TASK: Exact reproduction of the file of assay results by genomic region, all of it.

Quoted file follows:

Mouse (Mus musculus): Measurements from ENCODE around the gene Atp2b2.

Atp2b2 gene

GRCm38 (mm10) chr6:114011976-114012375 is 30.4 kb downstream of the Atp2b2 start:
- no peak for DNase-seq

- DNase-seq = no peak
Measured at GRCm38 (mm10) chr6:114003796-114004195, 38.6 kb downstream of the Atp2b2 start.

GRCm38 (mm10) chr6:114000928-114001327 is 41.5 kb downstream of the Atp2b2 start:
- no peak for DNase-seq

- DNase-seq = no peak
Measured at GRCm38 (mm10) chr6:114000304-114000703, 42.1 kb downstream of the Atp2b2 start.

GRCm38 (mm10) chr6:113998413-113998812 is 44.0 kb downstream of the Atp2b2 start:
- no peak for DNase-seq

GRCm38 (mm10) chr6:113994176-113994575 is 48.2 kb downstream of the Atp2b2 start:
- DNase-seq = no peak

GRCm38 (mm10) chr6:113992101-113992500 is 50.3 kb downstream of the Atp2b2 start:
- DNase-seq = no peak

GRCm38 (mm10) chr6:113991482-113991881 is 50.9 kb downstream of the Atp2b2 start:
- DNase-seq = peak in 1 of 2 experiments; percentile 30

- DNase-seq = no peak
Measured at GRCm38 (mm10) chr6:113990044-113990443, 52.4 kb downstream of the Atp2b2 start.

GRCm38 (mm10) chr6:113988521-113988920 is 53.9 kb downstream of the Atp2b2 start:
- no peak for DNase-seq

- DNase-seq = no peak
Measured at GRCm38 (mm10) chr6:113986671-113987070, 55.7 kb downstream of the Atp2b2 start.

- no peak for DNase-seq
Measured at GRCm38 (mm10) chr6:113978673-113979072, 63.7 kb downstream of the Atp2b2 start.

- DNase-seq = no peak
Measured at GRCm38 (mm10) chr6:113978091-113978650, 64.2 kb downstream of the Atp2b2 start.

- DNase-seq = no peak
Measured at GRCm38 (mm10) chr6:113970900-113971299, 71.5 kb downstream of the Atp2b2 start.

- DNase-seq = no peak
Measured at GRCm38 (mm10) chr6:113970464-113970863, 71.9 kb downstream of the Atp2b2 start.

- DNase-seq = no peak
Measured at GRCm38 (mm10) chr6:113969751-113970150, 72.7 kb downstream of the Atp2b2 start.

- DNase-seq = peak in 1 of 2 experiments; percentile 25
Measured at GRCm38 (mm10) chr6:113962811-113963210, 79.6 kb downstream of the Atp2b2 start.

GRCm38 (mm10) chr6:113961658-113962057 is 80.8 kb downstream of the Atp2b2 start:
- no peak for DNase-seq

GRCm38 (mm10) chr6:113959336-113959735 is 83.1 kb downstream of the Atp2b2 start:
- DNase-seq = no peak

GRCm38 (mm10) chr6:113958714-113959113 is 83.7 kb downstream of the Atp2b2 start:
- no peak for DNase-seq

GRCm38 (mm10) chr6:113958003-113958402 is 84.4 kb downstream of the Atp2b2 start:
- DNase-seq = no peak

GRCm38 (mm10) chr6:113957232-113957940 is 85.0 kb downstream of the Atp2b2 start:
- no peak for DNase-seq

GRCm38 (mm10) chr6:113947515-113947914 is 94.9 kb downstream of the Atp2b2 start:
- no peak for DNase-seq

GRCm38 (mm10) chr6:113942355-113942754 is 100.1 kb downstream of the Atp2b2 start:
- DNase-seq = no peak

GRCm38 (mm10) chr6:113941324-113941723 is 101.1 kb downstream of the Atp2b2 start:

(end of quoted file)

Mouse (Mus musculus): Measurements from ENCODE around the gene Atp2b2.

Atp2b2 gene

GRCm38 (mm10) chr6:114011976-114012375 is 30.4 kb downstream of the Atp2b2 start:
- no peak for DNase-seq

- DNase-seq = no peak
Measured at GRCm38 (mm10) chr6:114003796-114004195, 38.6 kb downstream of the Atp2b2 start.

GRCm38 (mm10) chr6:114000928-114001327 is 41.5 kb downstream of the Atp2b2 start:
- no peak for DNase-seq

- DNase-seq = no peak
Measured at GRCm38 (mm10) chr6:114000304-114000703, 42.1 kb downstream of the Atp2b2 start.

GRCm38 (mm10) chr6:113998413-113998812 is 44.0 kb downstream of the Atp2b2 start:
- no peak for DNase-seq

GRCm38 (mm10) chr6:113994176-113994575 is 48.2 kb downstream of the Atp2b2 start:
- DNase-seq = no peak

GRCm38 (mm10) chr6:113992101-113992500 is 50.3 kb downstream of the Atp2b2 start:
- DNase-seq = no peak

GRCm38 (mm10) chr6:113991482-113991881 is 50.9 kb downstream of the Atp2b2 start:
- DNase-seq = peak in 1 of 2 experiments; percentile 30

- DNase-seq = no peak
Measured at GRCm38 (mm10) chr6:113990044-113990443, 52.4 kb downstream of the Atp2b2 start.

GRCm38 (mm10) chr6:113988521-113988920 is 53.9 kb downstream of the Atp2b2 start:
- no peak for DNase-seq

- DNase-seq = no peak
Measured at GRCm38 (mm10) chr6:113986671-113987070, 55.7 kb downstream of the Atp2b2 start.

- no peak for DNase-seq
Measured at GRCm38 (mm10) chr6:113978673-113979072, 63.7 kb downstream of the Atp2b2 start.

- DNase-seq = no peak
Measured at GRCm38 (mm10) chr6:113978091-113978650, 64.2 kb downstream of the Atp2b2 start.

- DNase-seq = no peak
Measured at GRCm38 (mm10) chr6:113970900-113971299, 71.5 kb downstream of the Atp2b2 start.

- DNase-seq = no peak
Measured at GRCm38 (mm10) chr6:113970464-113970863, 71.9 kb downstream of the Atp2b2 start.

- DNase-seq = no peak
Measured at GRCm38 (mm10) chr6:113969751-113970150, 72.7 kb downstream of the Atp2b2 start.

- DNase-seq = peak in 1 of 2 experiments; percentile 25
Measured at GRCm38 (mm10) chr6:113962811-113963210, 79.6 kb downstream of the Atp2b2 start.

GRCm38 (mm10) chr6:113961658-113962057 is 80.8 kb downstream of the Atp2b2 start:
- no peak for DNase-seq

GRCm38 (mm10) chr6:113959336-113959735 is 83.1 kb downstream of the Atp2b2 start:
- DNase-seq = no peak

GRCm38 (mm10) chr6:113958714-113959113 is 83.7 kb downstream of the Atp2b2 start:
- no peak for DNase-seq

GRCm38 (mm10) chr6:113958003-113958402 is 84.4 kb downstream of the Atp2b2 start:
- DNase-seq = no peak

GRCm38 (mm10) chr6:113957232-113957940 is 85.0 kb downstream of the Atp2b2 start:
- no peak for DNase-seq

GRCm38 (mm10) chr6:113947515-113947914 is 94.9 kb downstream of the Atp2b2 start:
- no peak for DNase-seq

GRCm38 (mm10) chr6:113942355-113942754 is 100.1 kb downstream of the Atp2b2 start:
- DNase-seq = no peak

GRCm38 (mm10) chr6:113941324-113941723 is 101.1 kb downstream of the Atp2b2 start: